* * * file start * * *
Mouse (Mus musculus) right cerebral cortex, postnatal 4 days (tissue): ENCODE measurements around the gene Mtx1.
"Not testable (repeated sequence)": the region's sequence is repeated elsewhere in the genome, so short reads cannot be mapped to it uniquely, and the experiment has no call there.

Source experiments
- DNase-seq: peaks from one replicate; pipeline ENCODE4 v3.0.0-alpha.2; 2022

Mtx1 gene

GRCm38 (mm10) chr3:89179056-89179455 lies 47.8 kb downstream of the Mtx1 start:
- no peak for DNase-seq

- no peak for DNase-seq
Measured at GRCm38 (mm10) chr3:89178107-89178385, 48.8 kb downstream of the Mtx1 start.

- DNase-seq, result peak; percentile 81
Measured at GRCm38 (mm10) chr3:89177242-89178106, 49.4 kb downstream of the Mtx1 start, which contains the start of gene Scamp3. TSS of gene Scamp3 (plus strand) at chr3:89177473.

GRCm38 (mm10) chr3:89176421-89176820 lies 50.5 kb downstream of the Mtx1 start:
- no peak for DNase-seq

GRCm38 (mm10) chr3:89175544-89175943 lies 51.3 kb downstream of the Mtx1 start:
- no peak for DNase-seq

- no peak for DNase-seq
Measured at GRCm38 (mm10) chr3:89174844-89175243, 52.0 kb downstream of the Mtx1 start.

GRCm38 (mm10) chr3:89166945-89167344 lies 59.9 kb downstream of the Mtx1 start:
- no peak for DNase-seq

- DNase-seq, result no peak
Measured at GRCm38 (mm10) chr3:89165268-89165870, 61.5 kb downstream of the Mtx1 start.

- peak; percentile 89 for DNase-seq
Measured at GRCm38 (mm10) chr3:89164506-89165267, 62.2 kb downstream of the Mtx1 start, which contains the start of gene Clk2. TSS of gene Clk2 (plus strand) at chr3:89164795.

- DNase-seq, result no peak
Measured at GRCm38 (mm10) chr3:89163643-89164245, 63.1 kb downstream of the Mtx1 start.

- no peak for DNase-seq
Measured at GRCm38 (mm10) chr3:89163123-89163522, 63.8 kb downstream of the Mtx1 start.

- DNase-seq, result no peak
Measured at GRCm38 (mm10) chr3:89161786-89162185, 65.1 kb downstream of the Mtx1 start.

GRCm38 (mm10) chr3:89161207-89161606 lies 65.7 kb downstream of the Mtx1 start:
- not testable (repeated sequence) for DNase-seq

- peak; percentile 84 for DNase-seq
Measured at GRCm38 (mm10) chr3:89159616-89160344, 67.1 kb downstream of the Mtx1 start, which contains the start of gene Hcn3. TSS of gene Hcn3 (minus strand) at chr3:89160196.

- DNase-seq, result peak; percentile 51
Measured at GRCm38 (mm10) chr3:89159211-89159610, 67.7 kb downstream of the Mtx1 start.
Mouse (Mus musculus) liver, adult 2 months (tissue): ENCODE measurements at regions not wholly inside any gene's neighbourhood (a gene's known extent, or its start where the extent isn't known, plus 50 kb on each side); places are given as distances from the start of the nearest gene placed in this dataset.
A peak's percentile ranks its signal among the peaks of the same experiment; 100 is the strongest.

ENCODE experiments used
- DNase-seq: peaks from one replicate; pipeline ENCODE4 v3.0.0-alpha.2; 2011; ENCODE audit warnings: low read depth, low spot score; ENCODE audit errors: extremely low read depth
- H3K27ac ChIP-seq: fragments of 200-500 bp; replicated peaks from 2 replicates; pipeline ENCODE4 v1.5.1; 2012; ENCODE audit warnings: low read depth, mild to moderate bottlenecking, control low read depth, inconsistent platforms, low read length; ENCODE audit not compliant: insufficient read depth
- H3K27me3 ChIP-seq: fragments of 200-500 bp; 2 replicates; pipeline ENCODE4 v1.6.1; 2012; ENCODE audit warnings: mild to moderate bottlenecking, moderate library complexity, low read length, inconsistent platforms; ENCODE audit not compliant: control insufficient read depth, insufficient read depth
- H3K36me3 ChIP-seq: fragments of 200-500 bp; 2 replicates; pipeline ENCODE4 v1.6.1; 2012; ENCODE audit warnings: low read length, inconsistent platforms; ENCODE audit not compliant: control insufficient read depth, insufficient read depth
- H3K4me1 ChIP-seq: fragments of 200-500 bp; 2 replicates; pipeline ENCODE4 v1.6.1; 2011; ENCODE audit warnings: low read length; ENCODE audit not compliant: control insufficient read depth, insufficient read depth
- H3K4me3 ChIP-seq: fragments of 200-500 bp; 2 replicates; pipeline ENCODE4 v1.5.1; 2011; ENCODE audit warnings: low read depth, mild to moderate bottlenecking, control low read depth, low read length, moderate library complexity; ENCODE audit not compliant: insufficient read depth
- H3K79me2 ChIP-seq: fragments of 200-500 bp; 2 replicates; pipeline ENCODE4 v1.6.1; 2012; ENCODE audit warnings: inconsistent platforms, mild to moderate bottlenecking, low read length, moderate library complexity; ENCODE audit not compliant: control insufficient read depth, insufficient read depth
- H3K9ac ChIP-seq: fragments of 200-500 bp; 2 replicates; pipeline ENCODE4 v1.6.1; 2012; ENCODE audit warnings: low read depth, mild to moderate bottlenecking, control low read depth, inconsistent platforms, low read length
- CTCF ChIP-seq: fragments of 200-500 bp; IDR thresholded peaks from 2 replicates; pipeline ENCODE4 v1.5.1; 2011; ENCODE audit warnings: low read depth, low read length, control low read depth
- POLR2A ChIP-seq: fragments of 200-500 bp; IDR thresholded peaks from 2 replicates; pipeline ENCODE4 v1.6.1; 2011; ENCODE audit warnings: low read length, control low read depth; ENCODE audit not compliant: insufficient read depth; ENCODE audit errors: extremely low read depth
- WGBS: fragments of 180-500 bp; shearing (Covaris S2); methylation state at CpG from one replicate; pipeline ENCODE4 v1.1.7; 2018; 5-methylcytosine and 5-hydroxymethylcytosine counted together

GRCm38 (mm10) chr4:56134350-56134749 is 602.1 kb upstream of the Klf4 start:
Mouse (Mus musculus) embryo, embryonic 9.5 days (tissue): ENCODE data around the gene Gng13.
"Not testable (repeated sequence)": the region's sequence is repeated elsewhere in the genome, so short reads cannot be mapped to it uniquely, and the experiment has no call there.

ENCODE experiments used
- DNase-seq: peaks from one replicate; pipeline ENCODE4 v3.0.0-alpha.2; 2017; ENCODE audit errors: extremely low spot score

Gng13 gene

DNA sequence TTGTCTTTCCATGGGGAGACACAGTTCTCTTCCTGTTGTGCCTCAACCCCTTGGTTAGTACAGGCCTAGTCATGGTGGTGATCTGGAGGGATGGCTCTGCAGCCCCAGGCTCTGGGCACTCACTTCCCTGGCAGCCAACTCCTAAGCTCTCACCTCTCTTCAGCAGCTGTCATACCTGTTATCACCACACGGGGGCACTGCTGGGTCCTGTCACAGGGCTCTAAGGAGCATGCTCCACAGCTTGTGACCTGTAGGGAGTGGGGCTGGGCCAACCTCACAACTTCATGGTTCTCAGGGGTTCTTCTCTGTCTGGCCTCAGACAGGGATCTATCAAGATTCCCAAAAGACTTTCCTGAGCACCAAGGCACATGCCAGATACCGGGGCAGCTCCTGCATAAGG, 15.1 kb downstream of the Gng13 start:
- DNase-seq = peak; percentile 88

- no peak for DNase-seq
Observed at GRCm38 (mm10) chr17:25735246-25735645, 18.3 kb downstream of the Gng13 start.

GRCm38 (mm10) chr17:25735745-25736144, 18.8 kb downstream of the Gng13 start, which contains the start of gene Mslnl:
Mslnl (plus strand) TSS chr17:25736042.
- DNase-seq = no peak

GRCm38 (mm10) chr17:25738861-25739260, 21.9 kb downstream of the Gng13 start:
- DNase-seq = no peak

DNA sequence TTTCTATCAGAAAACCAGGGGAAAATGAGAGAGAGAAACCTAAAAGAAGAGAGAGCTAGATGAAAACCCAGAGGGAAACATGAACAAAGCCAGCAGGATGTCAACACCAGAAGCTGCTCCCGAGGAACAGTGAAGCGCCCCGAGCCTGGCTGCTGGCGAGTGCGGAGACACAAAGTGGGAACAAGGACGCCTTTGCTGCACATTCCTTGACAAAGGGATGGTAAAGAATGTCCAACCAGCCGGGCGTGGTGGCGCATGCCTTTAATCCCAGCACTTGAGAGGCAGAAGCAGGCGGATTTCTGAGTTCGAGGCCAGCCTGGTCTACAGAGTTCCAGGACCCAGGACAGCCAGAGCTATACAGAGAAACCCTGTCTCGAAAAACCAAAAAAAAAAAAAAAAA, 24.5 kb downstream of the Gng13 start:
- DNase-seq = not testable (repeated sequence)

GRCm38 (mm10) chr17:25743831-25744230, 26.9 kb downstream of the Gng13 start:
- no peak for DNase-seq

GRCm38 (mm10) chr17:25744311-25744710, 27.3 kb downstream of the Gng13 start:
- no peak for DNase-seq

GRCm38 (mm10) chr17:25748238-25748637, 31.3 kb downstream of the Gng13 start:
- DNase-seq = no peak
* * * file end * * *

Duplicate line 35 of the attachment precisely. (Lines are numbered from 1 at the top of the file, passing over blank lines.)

Measured at GRCm38 (mm10) chr3:89159211-89159610, 67.7 kb downstream of the Mtx1 start.